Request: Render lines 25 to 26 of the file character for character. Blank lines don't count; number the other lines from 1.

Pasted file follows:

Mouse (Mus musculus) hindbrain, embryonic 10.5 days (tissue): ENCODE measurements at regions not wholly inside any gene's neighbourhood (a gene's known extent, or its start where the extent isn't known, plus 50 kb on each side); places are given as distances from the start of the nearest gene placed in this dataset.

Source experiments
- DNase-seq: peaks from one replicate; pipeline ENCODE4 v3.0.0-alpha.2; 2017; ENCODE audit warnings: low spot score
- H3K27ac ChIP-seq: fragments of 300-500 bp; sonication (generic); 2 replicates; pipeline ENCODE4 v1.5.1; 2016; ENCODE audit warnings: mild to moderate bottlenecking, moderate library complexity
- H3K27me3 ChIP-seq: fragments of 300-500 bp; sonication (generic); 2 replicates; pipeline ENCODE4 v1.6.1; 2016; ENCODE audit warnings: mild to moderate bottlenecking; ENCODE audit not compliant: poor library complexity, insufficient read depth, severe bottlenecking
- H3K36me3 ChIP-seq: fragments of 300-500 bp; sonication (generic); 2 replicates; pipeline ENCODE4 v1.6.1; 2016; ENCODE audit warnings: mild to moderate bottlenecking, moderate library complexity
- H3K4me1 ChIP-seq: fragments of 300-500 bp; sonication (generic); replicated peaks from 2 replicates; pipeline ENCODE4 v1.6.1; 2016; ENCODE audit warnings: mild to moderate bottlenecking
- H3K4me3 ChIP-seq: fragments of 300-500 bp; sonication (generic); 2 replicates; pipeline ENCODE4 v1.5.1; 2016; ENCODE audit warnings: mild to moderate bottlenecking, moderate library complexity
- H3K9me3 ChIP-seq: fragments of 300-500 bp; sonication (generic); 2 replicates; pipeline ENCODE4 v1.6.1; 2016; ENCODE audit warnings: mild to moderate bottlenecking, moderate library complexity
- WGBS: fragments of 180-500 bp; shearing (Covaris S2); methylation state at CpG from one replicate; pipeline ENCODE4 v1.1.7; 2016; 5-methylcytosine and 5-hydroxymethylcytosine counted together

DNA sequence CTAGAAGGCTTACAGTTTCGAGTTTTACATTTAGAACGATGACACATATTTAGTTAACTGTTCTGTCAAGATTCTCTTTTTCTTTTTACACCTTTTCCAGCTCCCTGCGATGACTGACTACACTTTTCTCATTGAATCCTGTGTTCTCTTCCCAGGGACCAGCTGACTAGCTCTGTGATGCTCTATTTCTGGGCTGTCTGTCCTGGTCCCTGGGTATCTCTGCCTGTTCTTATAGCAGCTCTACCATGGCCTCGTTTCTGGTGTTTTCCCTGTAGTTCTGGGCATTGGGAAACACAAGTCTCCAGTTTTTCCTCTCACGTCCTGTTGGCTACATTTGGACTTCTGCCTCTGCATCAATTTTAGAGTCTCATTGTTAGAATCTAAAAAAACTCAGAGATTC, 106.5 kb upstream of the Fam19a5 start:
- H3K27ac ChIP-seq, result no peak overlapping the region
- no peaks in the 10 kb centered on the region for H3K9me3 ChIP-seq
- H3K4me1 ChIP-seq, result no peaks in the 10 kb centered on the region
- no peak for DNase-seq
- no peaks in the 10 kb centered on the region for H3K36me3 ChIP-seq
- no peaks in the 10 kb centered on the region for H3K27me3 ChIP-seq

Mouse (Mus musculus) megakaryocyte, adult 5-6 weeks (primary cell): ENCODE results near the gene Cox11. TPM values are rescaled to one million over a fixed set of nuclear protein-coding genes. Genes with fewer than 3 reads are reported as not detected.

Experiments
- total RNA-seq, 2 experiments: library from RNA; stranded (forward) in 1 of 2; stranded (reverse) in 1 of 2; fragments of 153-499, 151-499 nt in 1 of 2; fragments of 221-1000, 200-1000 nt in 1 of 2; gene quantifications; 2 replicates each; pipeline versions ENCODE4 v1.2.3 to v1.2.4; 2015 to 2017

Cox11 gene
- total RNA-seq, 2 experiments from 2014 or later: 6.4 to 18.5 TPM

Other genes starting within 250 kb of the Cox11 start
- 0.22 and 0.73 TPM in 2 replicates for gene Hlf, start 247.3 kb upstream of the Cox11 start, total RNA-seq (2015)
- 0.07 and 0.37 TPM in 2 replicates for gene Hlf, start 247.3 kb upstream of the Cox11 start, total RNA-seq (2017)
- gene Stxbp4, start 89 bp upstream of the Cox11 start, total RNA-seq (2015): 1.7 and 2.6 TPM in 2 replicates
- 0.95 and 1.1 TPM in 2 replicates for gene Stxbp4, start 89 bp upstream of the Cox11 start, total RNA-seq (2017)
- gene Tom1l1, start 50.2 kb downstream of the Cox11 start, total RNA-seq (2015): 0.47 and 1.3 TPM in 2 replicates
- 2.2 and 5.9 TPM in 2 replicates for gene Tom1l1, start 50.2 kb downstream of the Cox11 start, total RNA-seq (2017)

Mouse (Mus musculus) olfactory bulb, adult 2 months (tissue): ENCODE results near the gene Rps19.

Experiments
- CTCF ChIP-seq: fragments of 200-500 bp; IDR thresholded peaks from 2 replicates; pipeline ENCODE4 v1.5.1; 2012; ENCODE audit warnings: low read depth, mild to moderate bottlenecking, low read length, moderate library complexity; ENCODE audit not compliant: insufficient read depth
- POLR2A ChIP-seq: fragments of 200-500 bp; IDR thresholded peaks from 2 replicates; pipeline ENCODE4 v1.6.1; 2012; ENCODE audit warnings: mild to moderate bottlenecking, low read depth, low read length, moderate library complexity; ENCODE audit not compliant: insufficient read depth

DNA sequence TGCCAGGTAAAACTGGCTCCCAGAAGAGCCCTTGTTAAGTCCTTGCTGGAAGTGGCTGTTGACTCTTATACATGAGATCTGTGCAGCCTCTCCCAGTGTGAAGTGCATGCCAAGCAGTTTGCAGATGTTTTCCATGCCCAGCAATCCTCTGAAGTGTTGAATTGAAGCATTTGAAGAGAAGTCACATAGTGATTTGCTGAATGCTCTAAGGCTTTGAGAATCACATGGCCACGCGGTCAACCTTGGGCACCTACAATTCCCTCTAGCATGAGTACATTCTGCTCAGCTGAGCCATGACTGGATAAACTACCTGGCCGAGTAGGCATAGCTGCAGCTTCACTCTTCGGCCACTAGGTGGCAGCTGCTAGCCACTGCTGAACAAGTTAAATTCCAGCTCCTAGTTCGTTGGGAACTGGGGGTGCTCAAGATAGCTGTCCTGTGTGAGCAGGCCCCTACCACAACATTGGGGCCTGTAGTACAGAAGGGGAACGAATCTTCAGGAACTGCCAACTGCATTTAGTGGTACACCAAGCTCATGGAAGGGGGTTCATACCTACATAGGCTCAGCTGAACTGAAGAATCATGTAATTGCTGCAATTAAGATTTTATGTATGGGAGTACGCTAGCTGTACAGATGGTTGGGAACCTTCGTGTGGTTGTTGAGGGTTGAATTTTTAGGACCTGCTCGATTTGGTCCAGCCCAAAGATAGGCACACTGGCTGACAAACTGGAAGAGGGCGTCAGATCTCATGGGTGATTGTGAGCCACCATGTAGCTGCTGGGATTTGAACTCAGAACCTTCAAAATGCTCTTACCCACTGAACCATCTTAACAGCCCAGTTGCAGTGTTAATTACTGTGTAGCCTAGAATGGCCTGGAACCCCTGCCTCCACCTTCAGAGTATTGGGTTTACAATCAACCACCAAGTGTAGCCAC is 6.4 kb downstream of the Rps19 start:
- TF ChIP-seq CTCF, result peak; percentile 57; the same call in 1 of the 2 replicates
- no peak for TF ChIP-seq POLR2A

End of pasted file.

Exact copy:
- 0.07 and 0.37 TPM in 2 replicates for gene Hlf, start 247.3 kb upstream of the Cox11 start, total RNA-seq (2017)
- gene Stxbp4, start 89 bp upstream of the Cox11 start, total RNA-seq (2015): 1.7 and 2.6 TPM in 2 replicates